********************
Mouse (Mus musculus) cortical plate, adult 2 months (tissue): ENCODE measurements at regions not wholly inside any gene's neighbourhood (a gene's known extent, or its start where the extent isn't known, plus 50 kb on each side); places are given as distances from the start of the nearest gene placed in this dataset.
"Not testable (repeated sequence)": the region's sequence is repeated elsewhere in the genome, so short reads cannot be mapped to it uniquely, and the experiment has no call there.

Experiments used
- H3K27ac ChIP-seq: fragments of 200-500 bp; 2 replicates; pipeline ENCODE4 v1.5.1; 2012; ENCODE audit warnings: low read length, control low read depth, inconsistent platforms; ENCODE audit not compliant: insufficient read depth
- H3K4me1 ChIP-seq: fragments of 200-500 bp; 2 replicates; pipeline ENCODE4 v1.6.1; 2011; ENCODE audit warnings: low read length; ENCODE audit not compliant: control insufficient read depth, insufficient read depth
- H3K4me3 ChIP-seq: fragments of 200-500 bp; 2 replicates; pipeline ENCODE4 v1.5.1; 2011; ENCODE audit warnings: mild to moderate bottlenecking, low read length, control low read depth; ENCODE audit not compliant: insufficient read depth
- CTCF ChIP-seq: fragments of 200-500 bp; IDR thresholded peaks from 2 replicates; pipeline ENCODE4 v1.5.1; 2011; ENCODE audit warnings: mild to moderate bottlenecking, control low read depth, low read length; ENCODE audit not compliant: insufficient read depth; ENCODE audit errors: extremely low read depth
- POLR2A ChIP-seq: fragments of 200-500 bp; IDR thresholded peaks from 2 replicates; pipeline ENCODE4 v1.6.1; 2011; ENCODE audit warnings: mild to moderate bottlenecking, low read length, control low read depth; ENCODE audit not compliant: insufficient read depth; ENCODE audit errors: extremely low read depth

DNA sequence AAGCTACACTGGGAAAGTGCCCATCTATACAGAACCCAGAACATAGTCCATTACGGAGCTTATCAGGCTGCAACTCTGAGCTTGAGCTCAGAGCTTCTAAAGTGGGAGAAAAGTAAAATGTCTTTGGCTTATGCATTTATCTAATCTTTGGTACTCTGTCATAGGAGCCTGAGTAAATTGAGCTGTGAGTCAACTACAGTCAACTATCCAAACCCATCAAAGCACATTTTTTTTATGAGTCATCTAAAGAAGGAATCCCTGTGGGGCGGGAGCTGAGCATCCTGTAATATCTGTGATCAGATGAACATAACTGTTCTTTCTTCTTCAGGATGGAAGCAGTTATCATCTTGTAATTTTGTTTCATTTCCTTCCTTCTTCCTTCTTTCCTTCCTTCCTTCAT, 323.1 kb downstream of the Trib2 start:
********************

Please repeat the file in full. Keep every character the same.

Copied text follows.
Mouse (Mus musculus) cortical plate, adult 2 months (tissue): ENCODE measurements at regions not wholly inside any gene's neighbourhood (a gene's known extent, or its start where the extent isn't known, plus 50 kb on each side); places are given as distances from the start of the nearest gene placed in this dataset.
"Not testable (repeated sequence)": the region's sequence is repeated elsewhere in the genome, so short reads cannot be mapped to it uniquely, and the experiment has no call there.

Experiments used
- H3K27ac ChIP-seq: fragments of 200-500 bp; 2 replicates; pipeline ENCODE4 v1.5.1; 2012; ENCODE audit warnings: low read length, control low read depth, inconsistent platforms; ENCODE audit not compliant: insufficient read depth
- H3K4me1 ChIP-seq: fragments of 200-500 bp; 2 replicates; pipeline ENCODE4 v1.6.1; 2011; ENCODE audit warnings: low read length; ENCODE audit not compliant: control insufficient read depth, insufficient read depth
- H3K4me3 ChIP-seq: fragments of 200-500 bp; 2 replicates; pipeline ENCODE4 v1.5.1; 2011; ENCODE audit warnings: mild to moderate bottlenecking, low read length, control low read depth; ENCODE audit not compliant: insufficient read depth
- CTCF ChIP-seq: fragments of 200-500 bp; IDR thresholded peaks from 2 replicates; pipeline ENCODE4 v1.5.1; 2011; ENCODE audit warnings: mild to moderate bottlenecking, control low read depth, low read length; ENCODE audit not compliant: insufficient read depth; ENCODE audit errors: extremely low read depth
- POLR2A ChIP-seq: fragments of 200-500 bp; IDR thresholded peaks from 2 replicates; pipeline ENCODE4 v1.6.1; 2011; ENCODE audit warnings: mild to moderate bottlenecking, low read length, control low read depth; ENCODE audit not compliant: insufficient read depth; ENCODE audit errors: extremely low read depth

DNA sequence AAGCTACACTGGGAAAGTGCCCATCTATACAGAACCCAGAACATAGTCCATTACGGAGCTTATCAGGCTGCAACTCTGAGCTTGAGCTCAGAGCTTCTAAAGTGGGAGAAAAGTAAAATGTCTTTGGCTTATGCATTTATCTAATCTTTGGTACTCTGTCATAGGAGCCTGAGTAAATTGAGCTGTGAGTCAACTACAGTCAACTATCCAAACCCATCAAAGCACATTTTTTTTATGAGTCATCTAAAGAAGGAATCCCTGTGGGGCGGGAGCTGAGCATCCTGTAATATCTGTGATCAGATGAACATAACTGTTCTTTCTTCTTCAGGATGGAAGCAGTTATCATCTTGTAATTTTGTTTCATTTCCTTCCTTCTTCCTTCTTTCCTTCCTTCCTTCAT, 323.1 kb downstream of the Trib2 start: